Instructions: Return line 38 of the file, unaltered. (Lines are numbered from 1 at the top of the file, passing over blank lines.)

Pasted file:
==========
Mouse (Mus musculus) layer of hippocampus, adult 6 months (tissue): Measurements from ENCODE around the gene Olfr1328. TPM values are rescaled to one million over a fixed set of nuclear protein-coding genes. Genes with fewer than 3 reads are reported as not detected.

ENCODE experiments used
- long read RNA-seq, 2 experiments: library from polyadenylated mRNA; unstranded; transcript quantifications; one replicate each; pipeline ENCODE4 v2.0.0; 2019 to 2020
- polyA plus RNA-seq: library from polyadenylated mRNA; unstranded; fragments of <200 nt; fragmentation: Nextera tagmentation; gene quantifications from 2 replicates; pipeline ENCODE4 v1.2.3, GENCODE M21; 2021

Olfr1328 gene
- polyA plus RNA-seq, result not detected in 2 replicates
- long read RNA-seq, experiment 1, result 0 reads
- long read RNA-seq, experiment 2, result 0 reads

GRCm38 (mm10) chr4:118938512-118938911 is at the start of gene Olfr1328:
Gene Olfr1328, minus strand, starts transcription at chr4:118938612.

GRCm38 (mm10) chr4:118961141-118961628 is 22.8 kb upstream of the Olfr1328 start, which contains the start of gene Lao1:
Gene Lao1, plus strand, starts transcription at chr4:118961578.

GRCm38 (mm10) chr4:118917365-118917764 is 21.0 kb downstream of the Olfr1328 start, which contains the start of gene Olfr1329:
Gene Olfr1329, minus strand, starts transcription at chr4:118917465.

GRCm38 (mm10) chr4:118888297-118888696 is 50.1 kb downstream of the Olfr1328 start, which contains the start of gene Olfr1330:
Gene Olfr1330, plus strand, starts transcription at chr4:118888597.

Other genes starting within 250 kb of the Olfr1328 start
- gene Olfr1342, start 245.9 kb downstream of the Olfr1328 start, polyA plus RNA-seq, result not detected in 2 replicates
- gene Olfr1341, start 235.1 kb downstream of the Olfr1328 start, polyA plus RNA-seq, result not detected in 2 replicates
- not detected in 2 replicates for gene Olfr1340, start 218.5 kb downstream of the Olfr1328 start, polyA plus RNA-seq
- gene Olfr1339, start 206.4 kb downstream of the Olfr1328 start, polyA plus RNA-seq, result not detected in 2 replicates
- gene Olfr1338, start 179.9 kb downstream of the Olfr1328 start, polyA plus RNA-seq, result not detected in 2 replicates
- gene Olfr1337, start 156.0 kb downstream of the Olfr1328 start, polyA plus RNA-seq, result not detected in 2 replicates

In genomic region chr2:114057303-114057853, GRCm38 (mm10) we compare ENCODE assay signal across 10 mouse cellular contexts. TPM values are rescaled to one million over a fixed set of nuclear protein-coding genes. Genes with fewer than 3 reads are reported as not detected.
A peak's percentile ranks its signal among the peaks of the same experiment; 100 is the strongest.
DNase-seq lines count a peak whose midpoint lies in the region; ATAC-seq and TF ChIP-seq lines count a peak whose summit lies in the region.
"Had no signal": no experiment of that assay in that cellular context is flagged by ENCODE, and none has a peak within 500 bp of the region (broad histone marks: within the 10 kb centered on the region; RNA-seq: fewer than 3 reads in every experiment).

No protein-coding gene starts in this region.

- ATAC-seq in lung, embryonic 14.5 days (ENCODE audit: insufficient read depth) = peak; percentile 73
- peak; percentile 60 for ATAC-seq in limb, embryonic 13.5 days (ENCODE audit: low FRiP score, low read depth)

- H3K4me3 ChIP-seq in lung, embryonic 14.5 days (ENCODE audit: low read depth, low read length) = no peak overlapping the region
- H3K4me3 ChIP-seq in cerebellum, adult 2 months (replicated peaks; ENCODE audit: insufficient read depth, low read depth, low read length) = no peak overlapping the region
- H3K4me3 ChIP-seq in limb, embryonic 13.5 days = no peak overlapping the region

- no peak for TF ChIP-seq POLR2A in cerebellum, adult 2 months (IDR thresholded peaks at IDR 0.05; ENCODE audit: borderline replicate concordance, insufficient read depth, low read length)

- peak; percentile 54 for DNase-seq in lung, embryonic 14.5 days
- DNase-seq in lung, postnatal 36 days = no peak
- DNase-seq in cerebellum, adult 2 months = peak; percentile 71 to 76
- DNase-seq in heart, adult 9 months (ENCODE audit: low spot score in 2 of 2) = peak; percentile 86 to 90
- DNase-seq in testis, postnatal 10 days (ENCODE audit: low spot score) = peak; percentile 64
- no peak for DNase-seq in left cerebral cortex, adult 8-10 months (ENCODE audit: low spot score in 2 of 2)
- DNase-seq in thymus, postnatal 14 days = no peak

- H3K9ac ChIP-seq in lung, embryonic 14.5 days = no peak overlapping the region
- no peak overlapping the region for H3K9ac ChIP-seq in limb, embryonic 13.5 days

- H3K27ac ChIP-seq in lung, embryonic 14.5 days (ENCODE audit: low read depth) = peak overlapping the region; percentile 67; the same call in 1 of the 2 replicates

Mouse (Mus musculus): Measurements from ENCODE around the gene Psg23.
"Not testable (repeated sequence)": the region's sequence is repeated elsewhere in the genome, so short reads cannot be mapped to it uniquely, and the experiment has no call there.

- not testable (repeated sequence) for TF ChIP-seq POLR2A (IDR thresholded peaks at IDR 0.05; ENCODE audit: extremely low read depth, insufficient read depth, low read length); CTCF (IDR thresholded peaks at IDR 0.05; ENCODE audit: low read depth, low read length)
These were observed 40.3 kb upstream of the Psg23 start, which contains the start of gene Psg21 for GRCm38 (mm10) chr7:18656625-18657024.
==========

- DNase-seq in heart, adult 9 months (ENCODE audit: low spot score in 2 of 2) = peak; percentile 86 to 90